Volunteering in Uganda
Dr Trish Heavey (Chair of the AHPI) describes her recent volunteering experience in Uganda with the charity Nurture Africa

Nurture Africa was founded by Irishman Brian Iredale and exists to nurture the mental, physical and emotional growth and well being of Ugandan HIV/AIDS infected and affected orphans and vulnerable children, as well as their HIV+ parents/guardians. The charity has a strong volunteering element and this year Health Science with Nutrition students from Athlone Institute of Technology along with myself as lecturer were invited to be part of this programme. Nurture Africa recognises the importance of diet and nutrition and prior to visiting Uganda and before we set off we worked together to design and develop suitable educational programmes and workshops. We had some groundwork done and in July we headed off to Nansana (outside the capitial, Kampala) for a 3 week adventure!

Nutrition education programmes were developed and tailored for different groups. The workshops were interactive and involved development of skills (such as designing healthy meals, preparation and cooking of healthy meals). These workshops were targeted for the following groups:

  • School children
  • Pregnant and lactating women
  • Mothers living with HIV
  • HIV patients
  • Youth programmes training young people to work in the hospitality industry Uganda4

Nutrition plays a vital role in health and wellbeing and education and access to food is essential throughout the lifespan. For mothers it is important to know and practice good habits: by eating well themselves, breastfeeding exclusively up to six months, and then providing nourishing complementary food while continuing to breastfeed. It is important to ensure that children develop properly both mentally and physically. School children are at an important stage for forming good dietary habits, and it is important that they eat and enjoy a variety of foods and to avoid too many sweets and sugary drinks and foods high in salt. Like Ireland, the lure of fizzy drinks is becoming a big problem! People living with HIV and AIDS benefit from understanding that a good diet helps build resistance to infection. It was fantastic for us to be part of these projects and it was also a hugely beneficial experience for us to learn all about the local produce and crops grown in the region, their nutritional benefits and how they can be used in the diet.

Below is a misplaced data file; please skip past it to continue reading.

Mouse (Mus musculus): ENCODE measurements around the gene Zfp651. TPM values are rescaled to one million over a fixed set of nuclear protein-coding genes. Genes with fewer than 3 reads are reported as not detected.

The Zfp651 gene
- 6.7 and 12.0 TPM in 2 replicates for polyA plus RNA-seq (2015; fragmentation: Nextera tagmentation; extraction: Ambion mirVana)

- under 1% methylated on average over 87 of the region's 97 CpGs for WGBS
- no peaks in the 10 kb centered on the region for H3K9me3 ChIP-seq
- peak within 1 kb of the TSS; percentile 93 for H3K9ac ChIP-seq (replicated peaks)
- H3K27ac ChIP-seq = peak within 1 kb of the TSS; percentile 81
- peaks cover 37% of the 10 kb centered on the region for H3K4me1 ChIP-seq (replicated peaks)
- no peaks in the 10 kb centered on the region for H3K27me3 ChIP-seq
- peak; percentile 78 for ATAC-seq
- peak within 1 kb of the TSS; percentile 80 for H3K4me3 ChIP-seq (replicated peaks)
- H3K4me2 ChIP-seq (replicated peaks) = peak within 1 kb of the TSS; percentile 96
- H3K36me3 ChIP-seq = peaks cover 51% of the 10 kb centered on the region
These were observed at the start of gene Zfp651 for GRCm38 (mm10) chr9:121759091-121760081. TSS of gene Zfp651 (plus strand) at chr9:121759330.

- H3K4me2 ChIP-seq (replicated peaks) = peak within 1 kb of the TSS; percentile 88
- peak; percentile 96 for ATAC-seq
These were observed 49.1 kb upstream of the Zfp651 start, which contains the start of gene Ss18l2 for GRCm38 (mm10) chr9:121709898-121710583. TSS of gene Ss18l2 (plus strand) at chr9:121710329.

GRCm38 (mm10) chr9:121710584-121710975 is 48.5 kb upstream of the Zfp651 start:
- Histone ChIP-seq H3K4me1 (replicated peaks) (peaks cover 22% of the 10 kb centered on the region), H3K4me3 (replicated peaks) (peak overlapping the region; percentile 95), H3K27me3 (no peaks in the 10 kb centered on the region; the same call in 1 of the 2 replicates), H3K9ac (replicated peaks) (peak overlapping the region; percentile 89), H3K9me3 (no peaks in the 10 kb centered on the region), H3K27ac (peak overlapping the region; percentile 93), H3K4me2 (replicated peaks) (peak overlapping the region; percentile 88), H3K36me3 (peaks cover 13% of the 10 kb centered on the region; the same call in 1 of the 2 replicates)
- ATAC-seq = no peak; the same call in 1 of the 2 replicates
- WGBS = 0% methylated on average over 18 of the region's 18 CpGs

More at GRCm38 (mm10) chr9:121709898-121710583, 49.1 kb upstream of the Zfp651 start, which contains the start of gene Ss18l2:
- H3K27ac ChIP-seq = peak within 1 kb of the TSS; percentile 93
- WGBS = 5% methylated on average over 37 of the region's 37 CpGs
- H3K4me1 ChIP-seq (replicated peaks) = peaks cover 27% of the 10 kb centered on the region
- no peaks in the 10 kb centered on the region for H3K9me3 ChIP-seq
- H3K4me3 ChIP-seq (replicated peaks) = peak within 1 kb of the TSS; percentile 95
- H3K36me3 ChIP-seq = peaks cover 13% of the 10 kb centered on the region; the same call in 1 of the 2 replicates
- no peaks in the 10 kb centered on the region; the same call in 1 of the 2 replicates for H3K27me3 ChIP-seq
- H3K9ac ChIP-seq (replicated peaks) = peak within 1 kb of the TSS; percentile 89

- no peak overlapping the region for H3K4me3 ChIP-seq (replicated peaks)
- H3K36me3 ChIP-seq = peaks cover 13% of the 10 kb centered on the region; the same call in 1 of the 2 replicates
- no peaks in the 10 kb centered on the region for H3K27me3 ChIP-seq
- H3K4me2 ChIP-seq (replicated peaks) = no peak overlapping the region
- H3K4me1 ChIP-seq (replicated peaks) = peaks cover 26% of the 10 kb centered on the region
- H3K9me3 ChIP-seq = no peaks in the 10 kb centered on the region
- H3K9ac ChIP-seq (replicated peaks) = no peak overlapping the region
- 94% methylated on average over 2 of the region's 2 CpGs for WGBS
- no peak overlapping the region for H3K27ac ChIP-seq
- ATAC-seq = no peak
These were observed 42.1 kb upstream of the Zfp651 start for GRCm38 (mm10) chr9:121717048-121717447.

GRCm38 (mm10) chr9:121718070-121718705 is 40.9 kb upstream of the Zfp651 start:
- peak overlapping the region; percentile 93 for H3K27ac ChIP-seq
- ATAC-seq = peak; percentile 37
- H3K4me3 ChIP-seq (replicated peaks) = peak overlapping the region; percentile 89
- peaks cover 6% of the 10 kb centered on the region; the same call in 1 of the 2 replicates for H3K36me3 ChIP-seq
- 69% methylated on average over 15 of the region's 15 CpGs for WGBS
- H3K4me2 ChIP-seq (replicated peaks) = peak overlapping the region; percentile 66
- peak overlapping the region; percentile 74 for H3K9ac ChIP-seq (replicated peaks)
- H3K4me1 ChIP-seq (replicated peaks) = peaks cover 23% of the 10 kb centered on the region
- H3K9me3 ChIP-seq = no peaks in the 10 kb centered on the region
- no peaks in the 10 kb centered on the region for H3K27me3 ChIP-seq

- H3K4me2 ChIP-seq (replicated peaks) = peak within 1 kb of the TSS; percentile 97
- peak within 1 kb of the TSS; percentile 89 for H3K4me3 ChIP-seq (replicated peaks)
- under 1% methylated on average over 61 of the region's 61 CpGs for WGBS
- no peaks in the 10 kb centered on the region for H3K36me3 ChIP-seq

In addition,we were also involved in nutritional assessment programmes- measuring dietary intake in children as well as clinical measurements. This helped Nurture Africa assess the success of various feeding programmes already in place as well as identify those schools where future programmes and education are required. 


The Health Science with Nutrition students also were provided with the opportunity to

  • Prepare and implement library learning in schools. The students prepared activities (reading and games) that they delivered in local schools
  • Assist with sanitary pad workshops. This was a programme whereby young teenagers at school are trained to make re-usable sanitary pads (presently many young women can miss up to a week at school each month due to lack of suitable resources). All of our students were trained in the making of the pads and they were then responsible for teaching teenagers at school.
  • Conduct home visits to understand the most common or priority medical needs facing the community
  • Learn about sustainable social development programmes such as the community workshop which supports early school leavers by retraining in programmes such as hospitality, woodwork, sewing and social skills.

The experience was both humbling and inspiring and it was an amazing opportunity for the students (and lecturer!). It was a privilege to be welcomed into these communities and be part of a two-way process where we imparted some knowledge and skills but gained so much more from working with these inspirational and wonderful people.


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